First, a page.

The fluidity of culture has long interested Anchorage multi-media artist Thomas Chung, a third-generation American of Chinese heritage who grew up in Hong Kong and New York and is now an assistant professor of painting at the University of Alaska Anchorage.

Always strongly connected to painting and drawing, Chung’s body of work blends satire and mysticism through performance, large-print photography, installation and sculpture. The large-scale paintings in this exhibition encapsulate cultural motifs from a variety of cultures and experiences.

Chung uses his work to reach beyond words to illustrate and explore the duality of the sacred and profane and the interconnectedness of humankind and nature. Themes he explores include: identity, family, sexuality, spirituality, bigotry and addiction.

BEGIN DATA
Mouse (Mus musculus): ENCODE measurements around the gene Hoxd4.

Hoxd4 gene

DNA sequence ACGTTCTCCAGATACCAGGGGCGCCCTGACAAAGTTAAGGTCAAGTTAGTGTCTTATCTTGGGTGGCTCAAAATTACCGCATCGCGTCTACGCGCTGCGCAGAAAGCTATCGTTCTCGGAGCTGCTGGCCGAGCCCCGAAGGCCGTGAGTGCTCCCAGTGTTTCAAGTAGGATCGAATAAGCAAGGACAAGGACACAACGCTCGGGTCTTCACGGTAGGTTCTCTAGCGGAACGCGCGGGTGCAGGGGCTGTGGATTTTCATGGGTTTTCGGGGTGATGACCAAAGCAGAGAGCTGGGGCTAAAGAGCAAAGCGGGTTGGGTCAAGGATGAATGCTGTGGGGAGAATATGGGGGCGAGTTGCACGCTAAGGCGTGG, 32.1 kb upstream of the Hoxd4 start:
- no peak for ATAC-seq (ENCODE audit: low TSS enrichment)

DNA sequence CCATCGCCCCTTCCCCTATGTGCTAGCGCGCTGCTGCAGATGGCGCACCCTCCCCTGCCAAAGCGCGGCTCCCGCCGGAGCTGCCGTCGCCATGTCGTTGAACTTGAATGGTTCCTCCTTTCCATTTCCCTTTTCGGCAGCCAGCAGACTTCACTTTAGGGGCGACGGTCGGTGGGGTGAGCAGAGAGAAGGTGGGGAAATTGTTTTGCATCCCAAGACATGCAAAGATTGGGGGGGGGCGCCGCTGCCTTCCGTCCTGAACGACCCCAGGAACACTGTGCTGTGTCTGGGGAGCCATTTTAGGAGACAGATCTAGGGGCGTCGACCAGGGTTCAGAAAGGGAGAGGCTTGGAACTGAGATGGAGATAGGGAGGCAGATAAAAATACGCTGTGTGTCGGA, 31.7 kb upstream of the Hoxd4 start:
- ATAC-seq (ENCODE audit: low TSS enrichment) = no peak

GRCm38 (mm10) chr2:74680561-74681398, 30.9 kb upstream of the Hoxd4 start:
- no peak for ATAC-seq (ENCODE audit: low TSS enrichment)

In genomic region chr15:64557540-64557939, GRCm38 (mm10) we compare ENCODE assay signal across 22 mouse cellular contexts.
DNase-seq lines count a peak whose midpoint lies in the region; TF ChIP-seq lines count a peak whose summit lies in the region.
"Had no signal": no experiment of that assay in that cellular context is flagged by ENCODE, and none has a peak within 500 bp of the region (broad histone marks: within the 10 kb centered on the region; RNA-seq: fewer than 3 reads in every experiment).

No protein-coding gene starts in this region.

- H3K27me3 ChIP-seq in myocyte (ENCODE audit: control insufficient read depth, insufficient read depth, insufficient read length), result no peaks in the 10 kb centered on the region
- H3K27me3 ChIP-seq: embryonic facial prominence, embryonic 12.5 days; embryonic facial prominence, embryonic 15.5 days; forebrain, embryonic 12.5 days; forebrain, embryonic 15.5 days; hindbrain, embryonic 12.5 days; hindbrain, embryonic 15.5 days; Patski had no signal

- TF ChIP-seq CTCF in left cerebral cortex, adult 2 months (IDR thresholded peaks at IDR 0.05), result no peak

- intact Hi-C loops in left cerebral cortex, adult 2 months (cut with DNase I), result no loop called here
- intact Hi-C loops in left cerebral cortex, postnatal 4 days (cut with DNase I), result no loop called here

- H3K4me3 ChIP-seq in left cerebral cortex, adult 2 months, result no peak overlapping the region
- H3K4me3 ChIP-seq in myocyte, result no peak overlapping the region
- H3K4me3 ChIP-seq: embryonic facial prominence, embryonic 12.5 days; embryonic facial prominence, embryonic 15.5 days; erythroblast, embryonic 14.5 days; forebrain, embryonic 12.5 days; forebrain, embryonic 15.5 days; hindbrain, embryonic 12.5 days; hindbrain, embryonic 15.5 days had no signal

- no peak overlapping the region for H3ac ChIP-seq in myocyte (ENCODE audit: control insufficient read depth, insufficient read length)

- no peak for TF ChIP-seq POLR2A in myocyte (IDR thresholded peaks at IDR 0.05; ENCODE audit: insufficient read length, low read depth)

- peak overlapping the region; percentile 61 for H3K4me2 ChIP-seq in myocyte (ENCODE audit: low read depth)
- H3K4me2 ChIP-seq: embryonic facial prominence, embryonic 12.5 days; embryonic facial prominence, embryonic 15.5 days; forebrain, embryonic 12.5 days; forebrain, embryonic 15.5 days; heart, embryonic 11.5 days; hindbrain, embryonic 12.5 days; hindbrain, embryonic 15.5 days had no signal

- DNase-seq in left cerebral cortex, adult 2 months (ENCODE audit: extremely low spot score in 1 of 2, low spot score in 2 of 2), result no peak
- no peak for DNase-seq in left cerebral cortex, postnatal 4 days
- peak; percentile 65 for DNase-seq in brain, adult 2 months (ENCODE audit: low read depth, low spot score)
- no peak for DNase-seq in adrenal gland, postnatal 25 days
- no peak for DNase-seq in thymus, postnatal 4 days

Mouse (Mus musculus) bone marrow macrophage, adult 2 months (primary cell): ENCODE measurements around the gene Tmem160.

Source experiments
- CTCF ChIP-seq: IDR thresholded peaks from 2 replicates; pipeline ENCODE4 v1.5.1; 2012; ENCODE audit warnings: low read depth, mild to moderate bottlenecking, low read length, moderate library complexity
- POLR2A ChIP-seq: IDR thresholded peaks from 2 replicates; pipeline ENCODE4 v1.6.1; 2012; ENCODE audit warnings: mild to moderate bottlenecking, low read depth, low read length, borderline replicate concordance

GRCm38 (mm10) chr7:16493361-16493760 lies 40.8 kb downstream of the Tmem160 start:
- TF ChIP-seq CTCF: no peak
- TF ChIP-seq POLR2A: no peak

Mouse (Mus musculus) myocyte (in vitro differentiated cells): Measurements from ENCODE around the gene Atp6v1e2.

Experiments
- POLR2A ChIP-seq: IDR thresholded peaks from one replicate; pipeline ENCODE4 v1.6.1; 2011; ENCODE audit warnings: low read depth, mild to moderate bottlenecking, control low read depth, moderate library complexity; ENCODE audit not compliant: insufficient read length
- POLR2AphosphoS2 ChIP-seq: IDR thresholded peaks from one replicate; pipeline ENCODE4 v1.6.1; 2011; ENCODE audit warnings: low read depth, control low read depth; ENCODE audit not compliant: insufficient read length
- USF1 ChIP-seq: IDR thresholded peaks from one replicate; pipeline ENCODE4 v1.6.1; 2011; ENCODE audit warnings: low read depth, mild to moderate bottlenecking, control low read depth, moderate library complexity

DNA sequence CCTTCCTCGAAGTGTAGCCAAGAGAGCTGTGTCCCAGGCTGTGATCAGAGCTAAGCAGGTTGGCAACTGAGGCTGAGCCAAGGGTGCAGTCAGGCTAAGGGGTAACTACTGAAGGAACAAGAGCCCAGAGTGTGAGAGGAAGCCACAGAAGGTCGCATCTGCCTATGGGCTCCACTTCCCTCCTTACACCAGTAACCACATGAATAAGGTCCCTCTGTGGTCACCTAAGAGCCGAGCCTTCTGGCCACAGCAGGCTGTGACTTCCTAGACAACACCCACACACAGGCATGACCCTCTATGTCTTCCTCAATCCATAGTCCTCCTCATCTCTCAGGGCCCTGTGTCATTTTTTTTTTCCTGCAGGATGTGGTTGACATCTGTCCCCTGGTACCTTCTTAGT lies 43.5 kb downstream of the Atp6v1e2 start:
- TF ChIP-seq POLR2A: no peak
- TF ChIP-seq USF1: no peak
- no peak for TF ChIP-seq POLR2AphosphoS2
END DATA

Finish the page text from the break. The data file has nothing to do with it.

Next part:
His paintings depict a world where beautiful and terrible aspects of society intermingle in a dream-like kaleidoscope, creating what he describes as a monstrous sublime. Although he paints in a realistic mode, his images are full of complex metaphor. He says his intention with his work is not to chastise or offend, but to offer a look at the spirit or mood of our times as shown through prevailing ideas and beliefs.


This exhibition is presented as part of the Patricia B. Wolf Solo Exhibition Series with support from the Alaska State Council on the Arts, the National Endowment for the Arts, and the Anchorage Museum Foundation Alaska Airlines Silver Anniversary Fund.